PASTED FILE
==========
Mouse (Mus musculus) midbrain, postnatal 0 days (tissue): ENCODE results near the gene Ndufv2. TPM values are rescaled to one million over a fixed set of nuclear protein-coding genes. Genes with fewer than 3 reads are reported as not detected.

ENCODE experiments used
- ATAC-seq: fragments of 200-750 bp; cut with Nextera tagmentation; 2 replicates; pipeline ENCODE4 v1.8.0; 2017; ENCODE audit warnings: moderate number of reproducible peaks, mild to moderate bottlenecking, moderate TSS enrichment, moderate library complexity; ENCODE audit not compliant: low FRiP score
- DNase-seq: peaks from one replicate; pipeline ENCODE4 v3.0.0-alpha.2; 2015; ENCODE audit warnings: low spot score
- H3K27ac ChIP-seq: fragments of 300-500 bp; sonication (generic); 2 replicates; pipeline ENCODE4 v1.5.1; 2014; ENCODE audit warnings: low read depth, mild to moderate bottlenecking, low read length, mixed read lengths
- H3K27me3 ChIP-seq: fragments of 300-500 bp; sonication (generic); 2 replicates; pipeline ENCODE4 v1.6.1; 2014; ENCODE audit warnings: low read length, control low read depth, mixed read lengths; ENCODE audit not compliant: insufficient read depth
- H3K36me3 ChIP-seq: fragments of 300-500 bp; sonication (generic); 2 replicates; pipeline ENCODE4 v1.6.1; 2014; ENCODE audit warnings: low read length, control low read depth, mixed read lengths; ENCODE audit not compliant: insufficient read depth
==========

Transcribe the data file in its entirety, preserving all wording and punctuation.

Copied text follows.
Mouse (Mus musculus) midbrain, postnatal 0 days (tissue): ENCODE results near the gene Ndufv2. TPM values are rescaled to one million over a fixed set of nuclear protein-coding genes. Genes with fewer than 3 reads are reported as not detected.

ENCODE experiments used
- ATAC-seq: fragments of 200-750 bp; cut with Nextera tagmentation; 2 replicates; pipeline ENCODE4 v1.8.0; 2017; ENCODE audit warnings: moderate number of reproducible peaks, mild to moderate bottlenecking, moderate TSS enrichment, moderate library complexity; ENCODE audit not compliant: low FRiP score
- DNase-seq: peaks from one replicate; pipeline ENCODE4 v3.0.0-alpha.2; 2015; ENCODE audit warnings: low spot score
- H3K27ac ChIP-seq: fragments of 300-500 bp; sonication (generic); 2 replicates; pipeline ENCODE4 v1.5.1; 2014; ENCODE audit warnings: low read depth, mild to moderate bottlenecking, low read length, mixed read lengths
- H3K27me3 ChIP-seq: fragments of 300-500 bp; sonication (generic); 2 replicates; pipeline ENCODE4 v1.6.1; 2014; ENCODE audit warnings: low read length, control low read depth, mixed read lengths; ENCODE audit not compliant: insufficient read depth
- H3K36me3 ChIP-seq: fragments of 300-500 bp; sonication (generic); 2 replicates; pipeline ENCODE4 v1.6.1; 2014; ENCODE audit warnings: low read length, control low read depth, mixed read lengths; ENCODE audit not compliant: insufficient read depth